Stephen Mutch, a business management, operations and client services professional from Napa, California says this about great customer service: “At the most basic element, great customer service  is (all about) fulfilling promises.  Failure to do that leads to loss of credibility and trust in your company and organizations which have fatal and long-term ramifications.”

Marketing and promotions can be accomplished in many forms and from a number of different mediums.  Some strategies are designed to reach a great number of people, while others focus on targeting and reaching a specific customer demographic.

Regardless, fostering great relationships with your customers are of utmost importance.  It’s often a  challenging task as consumer needs are constantly evolving and must be frequently monitored so as to make the necessary adjustments.  This is why a number of companies are employing “reputation managers” who constantly monitor blogs, social networks and other information sources on the internet to keep up with what people are saying about their brands.

It’s been said here many times before, but the best way to get the information you need to be successful is to establish many contact points with your customers.  And how else to do this effectively, inexpensively and efficiently but through social media!

So this week’s tip:  Take charge of your customer service!

Seattle-based Decho group, a technology development firm, doesn’t wait for customers to contact them with questions, comments or concerns – they seek them out directly by using social media tools. reports on their strategy: “‘Increasingly, they are choosing to reach out to the online community and ask questions about our products, rather than contact us directly,’ said Dave Robinson, vice-president of marketing at Decho.” demonstrates pure mastery on this front.  They were featured on the cover of Business Week Magazine earlier this month because of their ability to turn potentially bad publicity into an opportunity to brand themselves as a caring company.  Here’s an exerpt from the article:

“For the most part, Amazon has earned a reputation for strong service by letting customers get what they want without ever talking to an employee. Sales clerks are nonexistent. Orders ship with a few mouse clicks. Packages arrive on doorsteps quickly. It all happens with monotonous regularity even as the number of customers has doubled in the past five years to 88 million. But when things go wrong at Amazon—and they occasionally do—the company’s employees get involved. That may be where Amazon stands out most markedly from other companies, and helps explain how the company earned the No. 1 spot on Business Week’s customer service ranking this year.”

When a business reaches out to their customers and does everything in their power to make them happy, they remember it, sign the company’s praises in their blogs, and tell all their friends.  A gesture which may cost $20 to fix could result in $2000 worth of business from valuable viral word of mouth.  A failure to pony up that same $20 in the event of a mistake could cost $2000 the other way.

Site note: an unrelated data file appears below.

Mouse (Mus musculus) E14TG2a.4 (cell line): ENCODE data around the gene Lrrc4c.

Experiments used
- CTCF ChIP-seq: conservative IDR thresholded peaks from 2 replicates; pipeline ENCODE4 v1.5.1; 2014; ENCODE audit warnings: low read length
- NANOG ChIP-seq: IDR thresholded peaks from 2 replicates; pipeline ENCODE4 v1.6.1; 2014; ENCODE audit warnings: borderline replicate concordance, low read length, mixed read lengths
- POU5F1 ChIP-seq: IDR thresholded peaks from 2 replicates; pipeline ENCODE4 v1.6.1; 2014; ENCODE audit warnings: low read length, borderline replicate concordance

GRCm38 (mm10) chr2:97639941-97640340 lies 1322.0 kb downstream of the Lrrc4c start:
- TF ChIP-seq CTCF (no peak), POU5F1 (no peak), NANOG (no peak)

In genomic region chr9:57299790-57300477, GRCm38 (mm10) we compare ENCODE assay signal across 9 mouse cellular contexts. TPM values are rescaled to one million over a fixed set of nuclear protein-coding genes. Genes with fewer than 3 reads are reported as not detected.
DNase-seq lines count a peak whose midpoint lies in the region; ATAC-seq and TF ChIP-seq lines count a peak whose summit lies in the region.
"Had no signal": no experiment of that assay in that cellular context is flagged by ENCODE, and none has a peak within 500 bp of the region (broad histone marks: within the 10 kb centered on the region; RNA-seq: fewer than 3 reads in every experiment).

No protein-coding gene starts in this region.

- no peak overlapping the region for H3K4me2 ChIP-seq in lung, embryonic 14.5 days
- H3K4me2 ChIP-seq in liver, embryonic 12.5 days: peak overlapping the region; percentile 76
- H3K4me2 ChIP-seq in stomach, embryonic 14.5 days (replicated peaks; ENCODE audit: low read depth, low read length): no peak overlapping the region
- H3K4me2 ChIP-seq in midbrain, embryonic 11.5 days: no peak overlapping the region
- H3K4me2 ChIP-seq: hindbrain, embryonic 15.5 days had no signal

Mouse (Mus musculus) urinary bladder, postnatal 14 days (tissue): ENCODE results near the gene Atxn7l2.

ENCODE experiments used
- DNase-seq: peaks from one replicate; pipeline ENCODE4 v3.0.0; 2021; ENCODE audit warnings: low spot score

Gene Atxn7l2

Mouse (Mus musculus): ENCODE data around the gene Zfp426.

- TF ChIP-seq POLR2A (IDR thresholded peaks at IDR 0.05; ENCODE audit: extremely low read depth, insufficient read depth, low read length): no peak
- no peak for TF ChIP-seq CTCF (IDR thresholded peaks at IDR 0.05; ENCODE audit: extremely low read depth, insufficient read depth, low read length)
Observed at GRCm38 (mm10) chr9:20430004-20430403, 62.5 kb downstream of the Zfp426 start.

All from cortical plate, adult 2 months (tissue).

Bet the Farm

March 24, 2009


It’s a paradox of sorts, but as the world gets bigger and bigger, it really has begun to shrink.

Consumers have grown weary of suspicious ingredients in their food, ambiguous claims on packaging, and misleading statements in advertising.  People just want some organic goat cheese (thanks Cha-Cha, pictured above) containing ingredients no longer than four syllables.  This doesn’t have to be an expensive burden on restaurants and food manufacturers, who might be tempted to secure cheaper “natural” products from a large-scale manufacturer with cozy rolling hills on its labels.

As we grow, the world begins to partition off into small sects which must be self-sustaining in case oil someday rises to $200 a barrel and hiring that truck from South Carolina will no longer make financial sense.  But the few extra pennies we spend now supporting our local farmers and food producers will not only create strong and fair local economies, but also serves as a fantastic opportunity to market with these hard-working individuals.  The consumer wants local, organic, farm-produced food, and though they may not be as willing to spend a whole lot extra for it now, this trend will increasingly become the norm.

The marketing tip is for restaurants and suppliers:  Bet the Farm!

Restaurateurs, start making connections with local farmers and suppliers, and craft feature menu items around their products.  Have a daily menu item, or a special evening that features locally-sourced products.  Studies show that customers are interested in the back-story of these individuals, so include a write-up about one or more of them or their products and slip it into the evening menu.  Increasing your support for these businesses will probably result in better deals for you (especially if you offer the exposure), and it’s a win-win for the local economy.

Remember: 2% of the world grows food for the other 98%, and with arable land shrinking, it’s best to plan to be locally sustainable now.  Your customers will love the novelty.

Don’t Forget the Kids!

March 17, 2009


Restaurants have for years focused marketing campaigns towards kids, but this demographic will play an increasingly important role, especially when it comes to healthy offerings, according to a survey from the National Restaurant Association, as reported by Marketing Daily.